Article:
Due to a myriad of medical complications, including organ failure, loss of sight and limbs as well as sexual dysfunction, diabetes casts a wide shadow of burden on already limited medical resources. This is especially problematic in low income and rural areas with limited medical staff and beds to deal with the supportive care needed to deal with diabetic complications. Complications which could be largely managed through a consistent and widespread campaign of awareness to fight myths and stigma in these communities.
The stigma around diabetes is particularly complex in SA as patients are not only judged for falling sick or becoming obese, but also for taking their treatment seriously. Insulin injections, exercise, maintaining a strict diet and weight-loss have all been linked with negative social response in many of the communities worst affected by the disease.
Recently, diabetes advocate Sophie Lichaba was at the centre of body shaming attacks directed to her and husband, businessman Max Lichaba on social media. Attacks that laid bare the very real problem of SA society assuming that obesity is a sign of affluence while weight-loss is an indication of terminal illness and bad lifestyle choices.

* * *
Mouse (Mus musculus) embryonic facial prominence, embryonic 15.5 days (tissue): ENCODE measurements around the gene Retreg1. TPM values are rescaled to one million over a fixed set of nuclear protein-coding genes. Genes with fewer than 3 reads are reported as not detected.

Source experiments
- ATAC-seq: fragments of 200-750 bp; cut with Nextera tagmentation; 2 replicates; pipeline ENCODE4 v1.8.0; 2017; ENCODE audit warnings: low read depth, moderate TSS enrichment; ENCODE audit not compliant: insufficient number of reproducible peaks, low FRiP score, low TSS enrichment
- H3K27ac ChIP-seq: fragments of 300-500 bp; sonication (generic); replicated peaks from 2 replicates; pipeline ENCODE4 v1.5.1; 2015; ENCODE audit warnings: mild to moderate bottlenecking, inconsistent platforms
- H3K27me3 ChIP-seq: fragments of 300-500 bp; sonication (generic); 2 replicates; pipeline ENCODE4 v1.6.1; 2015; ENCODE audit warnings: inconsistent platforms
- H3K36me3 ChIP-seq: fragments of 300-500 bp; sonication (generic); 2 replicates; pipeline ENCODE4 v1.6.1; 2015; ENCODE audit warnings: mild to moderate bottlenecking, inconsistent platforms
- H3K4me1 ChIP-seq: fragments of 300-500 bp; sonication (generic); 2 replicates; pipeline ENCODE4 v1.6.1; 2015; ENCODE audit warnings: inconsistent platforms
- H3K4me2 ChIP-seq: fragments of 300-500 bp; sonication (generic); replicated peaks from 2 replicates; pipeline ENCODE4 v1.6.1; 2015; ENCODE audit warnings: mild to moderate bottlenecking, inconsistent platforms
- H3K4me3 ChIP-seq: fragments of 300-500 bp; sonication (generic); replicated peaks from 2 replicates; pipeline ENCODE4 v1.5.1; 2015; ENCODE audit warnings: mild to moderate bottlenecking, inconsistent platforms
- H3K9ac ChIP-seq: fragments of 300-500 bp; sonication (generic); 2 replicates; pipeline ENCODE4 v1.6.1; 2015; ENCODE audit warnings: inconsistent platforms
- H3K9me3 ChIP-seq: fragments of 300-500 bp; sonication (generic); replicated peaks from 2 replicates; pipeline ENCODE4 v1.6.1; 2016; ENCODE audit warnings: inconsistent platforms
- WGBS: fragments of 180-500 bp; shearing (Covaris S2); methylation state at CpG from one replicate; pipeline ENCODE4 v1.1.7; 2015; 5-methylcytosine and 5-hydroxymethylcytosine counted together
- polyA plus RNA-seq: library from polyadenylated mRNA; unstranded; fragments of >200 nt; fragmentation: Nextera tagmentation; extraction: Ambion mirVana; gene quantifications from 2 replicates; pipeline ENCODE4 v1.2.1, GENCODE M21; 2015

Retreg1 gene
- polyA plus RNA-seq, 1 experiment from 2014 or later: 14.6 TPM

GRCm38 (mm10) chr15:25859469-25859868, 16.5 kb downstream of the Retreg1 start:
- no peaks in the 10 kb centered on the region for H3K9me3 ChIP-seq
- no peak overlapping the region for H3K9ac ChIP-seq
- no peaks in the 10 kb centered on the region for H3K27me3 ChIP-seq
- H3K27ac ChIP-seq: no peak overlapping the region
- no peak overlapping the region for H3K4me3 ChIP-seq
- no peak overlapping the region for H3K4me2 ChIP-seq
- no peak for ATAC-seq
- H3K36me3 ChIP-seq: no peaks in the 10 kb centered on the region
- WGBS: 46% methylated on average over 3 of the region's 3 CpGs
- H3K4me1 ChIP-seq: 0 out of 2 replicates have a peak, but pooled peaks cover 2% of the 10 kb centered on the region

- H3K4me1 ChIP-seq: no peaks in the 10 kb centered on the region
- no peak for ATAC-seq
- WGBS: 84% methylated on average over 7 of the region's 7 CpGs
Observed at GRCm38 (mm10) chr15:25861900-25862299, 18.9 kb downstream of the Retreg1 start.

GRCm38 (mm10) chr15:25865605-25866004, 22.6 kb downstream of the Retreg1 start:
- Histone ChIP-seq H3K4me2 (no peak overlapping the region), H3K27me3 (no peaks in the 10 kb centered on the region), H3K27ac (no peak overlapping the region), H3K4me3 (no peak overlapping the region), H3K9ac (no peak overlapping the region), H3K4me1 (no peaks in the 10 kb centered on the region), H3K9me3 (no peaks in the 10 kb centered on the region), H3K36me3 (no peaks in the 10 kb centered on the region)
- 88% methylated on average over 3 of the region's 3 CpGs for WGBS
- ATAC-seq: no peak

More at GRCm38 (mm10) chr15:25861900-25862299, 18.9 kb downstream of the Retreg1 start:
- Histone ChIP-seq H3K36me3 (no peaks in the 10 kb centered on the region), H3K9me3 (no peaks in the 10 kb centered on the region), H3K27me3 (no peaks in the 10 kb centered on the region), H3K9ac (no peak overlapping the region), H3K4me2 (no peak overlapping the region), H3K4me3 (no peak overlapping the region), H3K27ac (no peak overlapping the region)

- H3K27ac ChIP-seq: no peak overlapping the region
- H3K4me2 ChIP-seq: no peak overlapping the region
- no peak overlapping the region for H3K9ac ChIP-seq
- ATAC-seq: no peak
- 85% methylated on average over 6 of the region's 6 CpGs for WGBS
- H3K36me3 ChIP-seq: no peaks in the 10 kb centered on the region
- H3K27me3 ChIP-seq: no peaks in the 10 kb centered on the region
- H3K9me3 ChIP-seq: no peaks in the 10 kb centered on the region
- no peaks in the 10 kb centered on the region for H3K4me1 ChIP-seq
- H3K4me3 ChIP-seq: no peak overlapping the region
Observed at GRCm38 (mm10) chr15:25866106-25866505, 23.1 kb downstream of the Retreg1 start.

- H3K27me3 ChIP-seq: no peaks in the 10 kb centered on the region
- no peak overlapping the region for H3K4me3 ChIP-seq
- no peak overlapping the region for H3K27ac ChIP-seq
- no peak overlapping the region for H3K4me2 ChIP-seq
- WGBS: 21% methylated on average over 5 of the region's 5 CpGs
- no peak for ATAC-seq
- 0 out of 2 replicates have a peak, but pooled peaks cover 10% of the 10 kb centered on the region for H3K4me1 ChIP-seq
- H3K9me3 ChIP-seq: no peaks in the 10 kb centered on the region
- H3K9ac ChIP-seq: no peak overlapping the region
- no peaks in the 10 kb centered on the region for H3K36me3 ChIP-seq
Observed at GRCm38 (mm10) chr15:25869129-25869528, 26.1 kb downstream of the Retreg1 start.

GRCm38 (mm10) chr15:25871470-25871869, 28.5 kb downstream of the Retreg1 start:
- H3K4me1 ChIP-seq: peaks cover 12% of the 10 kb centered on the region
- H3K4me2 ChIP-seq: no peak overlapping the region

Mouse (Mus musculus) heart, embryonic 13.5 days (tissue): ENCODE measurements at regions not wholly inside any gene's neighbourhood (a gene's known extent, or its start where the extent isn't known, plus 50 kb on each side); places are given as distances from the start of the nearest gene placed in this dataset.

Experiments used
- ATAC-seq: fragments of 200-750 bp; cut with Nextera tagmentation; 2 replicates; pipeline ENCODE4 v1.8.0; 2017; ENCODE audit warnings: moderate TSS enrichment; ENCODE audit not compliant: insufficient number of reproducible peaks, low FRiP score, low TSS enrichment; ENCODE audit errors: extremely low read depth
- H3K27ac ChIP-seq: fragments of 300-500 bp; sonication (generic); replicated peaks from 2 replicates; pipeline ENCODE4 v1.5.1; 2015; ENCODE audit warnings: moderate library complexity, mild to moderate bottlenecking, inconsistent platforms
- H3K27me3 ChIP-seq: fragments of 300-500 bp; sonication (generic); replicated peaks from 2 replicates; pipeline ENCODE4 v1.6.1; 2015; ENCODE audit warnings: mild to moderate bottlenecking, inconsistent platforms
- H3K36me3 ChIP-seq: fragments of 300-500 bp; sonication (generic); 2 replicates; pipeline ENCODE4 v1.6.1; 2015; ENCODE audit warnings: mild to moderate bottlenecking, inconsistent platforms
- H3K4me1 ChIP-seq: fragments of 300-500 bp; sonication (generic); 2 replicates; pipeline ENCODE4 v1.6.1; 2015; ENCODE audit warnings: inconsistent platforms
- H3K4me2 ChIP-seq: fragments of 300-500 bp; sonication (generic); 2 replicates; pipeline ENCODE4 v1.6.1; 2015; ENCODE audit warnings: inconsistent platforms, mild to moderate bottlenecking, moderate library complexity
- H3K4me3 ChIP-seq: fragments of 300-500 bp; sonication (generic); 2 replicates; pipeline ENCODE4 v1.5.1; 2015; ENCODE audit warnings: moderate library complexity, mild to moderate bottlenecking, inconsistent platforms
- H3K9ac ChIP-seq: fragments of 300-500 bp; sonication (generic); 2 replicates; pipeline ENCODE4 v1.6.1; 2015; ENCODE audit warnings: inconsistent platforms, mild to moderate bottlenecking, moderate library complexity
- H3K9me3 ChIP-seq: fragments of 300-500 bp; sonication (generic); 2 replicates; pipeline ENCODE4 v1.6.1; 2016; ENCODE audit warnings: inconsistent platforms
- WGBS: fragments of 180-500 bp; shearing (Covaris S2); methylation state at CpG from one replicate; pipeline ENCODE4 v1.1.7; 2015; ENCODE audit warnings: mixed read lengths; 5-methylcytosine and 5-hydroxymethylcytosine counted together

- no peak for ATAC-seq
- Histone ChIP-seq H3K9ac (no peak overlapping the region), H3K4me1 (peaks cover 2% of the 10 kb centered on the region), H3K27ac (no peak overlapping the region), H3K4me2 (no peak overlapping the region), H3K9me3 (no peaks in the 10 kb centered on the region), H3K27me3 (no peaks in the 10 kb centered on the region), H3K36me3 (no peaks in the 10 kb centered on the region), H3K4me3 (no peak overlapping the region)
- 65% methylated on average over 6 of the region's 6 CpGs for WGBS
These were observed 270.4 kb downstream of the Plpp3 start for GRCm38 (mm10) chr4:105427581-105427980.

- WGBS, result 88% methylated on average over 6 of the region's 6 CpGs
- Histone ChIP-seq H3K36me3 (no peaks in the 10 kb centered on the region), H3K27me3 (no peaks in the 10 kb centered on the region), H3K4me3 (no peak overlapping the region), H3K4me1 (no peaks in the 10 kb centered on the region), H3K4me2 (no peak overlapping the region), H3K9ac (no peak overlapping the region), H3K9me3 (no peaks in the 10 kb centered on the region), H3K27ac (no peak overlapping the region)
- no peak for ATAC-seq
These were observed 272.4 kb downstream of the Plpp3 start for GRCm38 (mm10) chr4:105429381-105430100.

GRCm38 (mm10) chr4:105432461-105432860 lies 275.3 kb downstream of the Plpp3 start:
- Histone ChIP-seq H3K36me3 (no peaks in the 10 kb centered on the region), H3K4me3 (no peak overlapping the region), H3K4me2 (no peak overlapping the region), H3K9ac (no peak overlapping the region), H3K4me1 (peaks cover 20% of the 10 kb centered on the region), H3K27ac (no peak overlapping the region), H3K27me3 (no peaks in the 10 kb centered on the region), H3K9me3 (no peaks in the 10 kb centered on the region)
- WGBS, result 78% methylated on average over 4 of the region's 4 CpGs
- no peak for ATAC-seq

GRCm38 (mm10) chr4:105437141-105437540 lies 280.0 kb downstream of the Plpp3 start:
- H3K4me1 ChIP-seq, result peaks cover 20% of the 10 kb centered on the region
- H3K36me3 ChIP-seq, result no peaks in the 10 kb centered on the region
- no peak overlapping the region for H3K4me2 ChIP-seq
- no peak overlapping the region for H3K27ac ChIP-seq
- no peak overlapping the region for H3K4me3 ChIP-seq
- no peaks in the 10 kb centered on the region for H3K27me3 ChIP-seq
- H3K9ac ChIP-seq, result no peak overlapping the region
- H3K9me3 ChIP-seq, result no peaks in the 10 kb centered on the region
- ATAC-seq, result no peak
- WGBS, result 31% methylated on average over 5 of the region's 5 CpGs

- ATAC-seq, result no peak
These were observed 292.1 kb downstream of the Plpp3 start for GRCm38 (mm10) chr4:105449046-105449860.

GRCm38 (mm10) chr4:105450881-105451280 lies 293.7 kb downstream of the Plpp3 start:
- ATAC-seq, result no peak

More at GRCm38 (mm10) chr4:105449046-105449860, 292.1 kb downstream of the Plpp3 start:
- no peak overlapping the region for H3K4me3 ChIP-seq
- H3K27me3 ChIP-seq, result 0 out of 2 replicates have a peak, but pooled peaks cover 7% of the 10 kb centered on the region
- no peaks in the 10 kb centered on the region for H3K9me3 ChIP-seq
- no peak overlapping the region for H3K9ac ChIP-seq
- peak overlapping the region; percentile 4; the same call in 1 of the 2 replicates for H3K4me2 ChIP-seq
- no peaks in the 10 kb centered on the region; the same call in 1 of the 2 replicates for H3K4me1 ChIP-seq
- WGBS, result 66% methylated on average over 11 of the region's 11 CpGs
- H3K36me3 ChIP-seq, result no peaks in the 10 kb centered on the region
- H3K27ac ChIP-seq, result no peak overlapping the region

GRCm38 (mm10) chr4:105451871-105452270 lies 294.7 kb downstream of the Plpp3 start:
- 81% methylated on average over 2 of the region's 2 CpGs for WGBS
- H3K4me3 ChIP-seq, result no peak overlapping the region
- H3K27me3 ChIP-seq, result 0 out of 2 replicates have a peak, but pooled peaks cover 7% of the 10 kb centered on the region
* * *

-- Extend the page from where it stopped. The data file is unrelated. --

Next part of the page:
The expert panel led by top London-based researcher, Dr Louise Goff will join Lichaba to discuss challenges and strategies in citizen advocacy at the event that coincides with World Diabetes Day (14 November). Dr Goff’s research focuses on how ethnicity impacts on the pathophysiological development of Type 2 diabetes. Her research team are working on culturally-tailored self- management programmes for diabetes.
The role of technology and data science will also be highlighted with Dr Vukosi Marivate from the Council for Scientific and Industrial Research and Mr Norman Moyo from Cumii Technologies expected to discuss ways that professionals and caregivers can leverage emerging technologies to help with diabetes care.
Diabetes conference line-up
Here’s the entire line-up of impressive names in diabetes: